Special counsel Robert Mueller's work does not appear to be done yet.
Mueller's team and defense attorneys for former Trump campaign official Rick Gates updated the judge presiding over his case Tuesday, and yet again, Mueller is not ready to put his sentencing in motion.
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Gates "continues to cooperate with respect to several ongoing investigations, and accordingly the parties do not believe it is appropriate to commence the sentencing process at this time," attorneys from both Gates' legal team and special counsel's office said in a one-page statement for the judge.
The lawyers involved asked for their next update to come in two months.
The delay again in Gates' case suggests that Mueller's team and other investigators in the Justice Department are not done yet with the investigations into the Trump campaign and inauguration, for which Gates is seen as a key witness.
Recent developments, including the preparation of a final report and Deputy Attorney General Rod Rosenstein's expected impending departure, have led to speculation that the probe could be coming to an end. Mueller's office has not commented on a timetable for the conclusion of its work investigating Russian interference in the 2016 election and related crimes stemming from that investigation.
Gates, a longtime associate of former Trump campaign chairman Paul Manafort, pleaded guilty almost a year ago to a criminal charge of conspiracy related to his lobbying efforts with Manafort and a charge of lying to investigators.
The status report in Gates' case also comes as Manafort sees his own criminal matter lurch to its finish.
It's not yet clear what investigations Gates has contributed to, though his knowledge of Manafort's dealings, the Trump campaign, President Donald Trump's inauguration, and of his and Manafort's longtime Russian colleague Konstantin Kilimnik -- who now appears to be at the center of Mueller's inquiry -- may be unparalleled among cooperators from Trump's political universe.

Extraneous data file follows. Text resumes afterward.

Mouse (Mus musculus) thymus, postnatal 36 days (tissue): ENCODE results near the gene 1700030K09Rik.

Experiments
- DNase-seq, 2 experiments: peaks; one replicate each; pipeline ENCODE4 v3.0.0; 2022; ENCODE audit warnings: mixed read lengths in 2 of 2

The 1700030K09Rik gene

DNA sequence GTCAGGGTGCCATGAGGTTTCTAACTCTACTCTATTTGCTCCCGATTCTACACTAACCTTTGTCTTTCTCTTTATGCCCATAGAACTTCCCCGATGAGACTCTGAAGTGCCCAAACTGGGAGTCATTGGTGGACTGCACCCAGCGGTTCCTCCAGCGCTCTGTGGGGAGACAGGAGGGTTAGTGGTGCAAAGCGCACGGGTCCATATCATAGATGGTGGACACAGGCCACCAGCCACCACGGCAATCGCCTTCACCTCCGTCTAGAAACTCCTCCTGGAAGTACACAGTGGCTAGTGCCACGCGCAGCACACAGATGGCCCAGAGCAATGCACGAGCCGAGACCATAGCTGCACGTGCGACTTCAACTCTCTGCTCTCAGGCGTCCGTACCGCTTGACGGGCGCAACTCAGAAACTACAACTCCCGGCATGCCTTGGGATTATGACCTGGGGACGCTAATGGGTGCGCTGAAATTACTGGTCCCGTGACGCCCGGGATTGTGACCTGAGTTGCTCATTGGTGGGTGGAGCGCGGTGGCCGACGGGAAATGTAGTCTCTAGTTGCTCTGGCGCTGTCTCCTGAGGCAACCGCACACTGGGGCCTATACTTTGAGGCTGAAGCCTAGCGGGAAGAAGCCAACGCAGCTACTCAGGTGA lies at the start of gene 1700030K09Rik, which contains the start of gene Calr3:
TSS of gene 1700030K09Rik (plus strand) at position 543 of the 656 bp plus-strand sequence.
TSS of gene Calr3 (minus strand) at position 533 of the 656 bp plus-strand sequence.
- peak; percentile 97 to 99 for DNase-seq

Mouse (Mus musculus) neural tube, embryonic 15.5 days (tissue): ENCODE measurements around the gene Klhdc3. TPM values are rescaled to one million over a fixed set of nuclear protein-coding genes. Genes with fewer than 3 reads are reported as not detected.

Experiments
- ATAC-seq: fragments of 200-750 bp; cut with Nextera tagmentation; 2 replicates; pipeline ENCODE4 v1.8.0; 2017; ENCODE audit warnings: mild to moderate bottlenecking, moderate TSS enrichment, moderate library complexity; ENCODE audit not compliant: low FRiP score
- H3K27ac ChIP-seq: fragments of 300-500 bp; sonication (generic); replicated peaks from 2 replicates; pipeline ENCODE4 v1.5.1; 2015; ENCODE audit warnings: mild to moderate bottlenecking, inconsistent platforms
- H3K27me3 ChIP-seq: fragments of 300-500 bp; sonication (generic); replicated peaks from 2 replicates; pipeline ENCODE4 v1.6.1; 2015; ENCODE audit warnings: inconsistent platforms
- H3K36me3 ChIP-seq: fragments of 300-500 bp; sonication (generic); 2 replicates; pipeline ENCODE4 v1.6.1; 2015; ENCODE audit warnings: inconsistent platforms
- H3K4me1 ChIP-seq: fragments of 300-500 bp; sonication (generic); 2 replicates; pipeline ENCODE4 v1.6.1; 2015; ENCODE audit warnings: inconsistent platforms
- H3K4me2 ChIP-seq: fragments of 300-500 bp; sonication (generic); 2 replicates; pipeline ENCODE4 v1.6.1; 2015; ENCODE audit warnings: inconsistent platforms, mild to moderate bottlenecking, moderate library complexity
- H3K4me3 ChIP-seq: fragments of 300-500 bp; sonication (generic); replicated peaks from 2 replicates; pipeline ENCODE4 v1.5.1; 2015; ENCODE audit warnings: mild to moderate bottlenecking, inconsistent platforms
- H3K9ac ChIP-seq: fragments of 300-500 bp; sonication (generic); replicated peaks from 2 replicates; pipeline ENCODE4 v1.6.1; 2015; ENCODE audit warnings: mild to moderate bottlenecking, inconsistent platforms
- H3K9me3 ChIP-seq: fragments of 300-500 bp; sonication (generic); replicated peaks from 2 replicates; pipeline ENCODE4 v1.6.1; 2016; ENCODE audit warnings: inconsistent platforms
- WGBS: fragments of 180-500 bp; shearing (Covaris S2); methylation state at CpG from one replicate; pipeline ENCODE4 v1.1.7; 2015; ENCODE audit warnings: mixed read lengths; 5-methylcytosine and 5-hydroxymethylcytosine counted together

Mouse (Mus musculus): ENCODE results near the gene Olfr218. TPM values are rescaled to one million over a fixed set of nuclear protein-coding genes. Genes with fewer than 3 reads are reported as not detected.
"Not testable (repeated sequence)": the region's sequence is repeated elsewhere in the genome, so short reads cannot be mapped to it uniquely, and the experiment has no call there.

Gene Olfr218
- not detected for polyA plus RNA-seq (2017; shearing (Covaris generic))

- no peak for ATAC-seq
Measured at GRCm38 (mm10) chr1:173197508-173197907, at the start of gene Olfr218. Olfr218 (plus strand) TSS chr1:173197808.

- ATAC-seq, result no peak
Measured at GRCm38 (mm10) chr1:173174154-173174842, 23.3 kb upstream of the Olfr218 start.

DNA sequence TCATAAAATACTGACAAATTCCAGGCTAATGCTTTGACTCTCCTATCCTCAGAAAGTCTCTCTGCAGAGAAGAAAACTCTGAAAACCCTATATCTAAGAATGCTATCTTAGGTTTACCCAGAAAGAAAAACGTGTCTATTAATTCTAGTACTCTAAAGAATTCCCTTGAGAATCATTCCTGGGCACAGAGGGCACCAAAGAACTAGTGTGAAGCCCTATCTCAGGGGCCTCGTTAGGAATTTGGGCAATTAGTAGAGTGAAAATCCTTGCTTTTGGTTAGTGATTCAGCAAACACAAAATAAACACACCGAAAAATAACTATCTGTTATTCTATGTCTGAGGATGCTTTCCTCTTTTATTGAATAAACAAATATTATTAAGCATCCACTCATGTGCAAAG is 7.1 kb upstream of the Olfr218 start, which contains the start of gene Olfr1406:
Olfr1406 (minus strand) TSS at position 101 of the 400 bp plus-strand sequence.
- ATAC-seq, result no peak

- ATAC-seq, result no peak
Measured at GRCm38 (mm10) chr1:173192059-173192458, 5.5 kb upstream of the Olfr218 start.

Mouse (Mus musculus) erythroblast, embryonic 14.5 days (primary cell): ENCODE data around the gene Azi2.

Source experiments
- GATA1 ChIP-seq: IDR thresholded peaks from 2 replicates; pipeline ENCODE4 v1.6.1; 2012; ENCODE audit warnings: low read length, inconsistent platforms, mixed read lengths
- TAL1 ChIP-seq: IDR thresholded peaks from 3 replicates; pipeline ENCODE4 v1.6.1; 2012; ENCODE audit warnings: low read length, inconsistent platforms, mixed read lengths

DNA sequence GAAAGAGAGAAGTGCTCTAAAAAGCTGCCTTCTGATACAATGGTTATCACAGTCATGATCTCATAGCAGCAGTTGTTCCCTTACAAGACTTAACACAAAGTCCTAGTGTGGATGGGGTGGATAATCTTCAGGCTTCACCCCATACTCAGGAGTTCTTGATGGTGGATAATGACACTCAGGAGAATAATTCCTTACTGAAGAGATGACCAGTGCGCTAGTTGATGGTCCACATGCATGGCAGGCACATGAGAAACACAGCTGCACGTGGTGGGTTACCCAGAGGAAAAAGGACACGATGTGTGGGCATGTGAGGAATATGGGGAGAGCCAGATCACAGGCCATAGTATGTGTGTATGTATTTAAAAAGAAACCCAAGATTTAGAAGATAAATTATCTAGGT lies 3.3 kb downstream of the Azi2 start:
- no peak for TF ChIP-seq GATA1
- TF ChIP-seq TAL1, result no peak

Previously, Manafort was suspected to be the star cooperator in the Russia probe. But after his plea deal fell apart when prosecutors accused him of lying, Gates' usefulness increased.
If Gates provides significant help to Mueller's team, they could ask the judge for leniency -- possibly even no prison time -- at his sentencing.
Unlike Gates, Manafort's case is now moving toward sentencing. Manafort is scheduled to be sentenced by two separate judges, first next month for his eight financial fraud convictions then separately in March for charges to which he pleaded guilty.
In a court filing last October, Gates' lawyers said his cooperation interviews with the special counsel's office in Washington have been "numerous." He helped them even after he testified against Manafort at Manafort's criminal trial this summer, his attorney said.
Gates was Trump's deputy campaign chairman at a time when the campaign had several suspicious communications with Russians or about Russia, including then-campaign chairman Manafort sharing polling data with Kilimnik, the Trump Tower meeting in June 2016, and the party's decision to change its platform regarding Russian intervention in Ukraine.
At the same time, the Russians' military intelligence hacked Democratic targets and facilitated the public release of stolen emails to damage Trump's opponents. Russians backed by a powerful oligarch also at that time allegedly ran a propaganda campaign on American social media sites to influence voters in a way that would help Trump. Mueller's investigation focuses on Russian interference in the 2016 US presidential election.
Gates served on the campaign past Manafort's August 2016 departure and went on to a leadership role in the inauguration. The inaugural committee is being investigated by federal prosecutors in New York for possible financial abuse, CNN previously reported.
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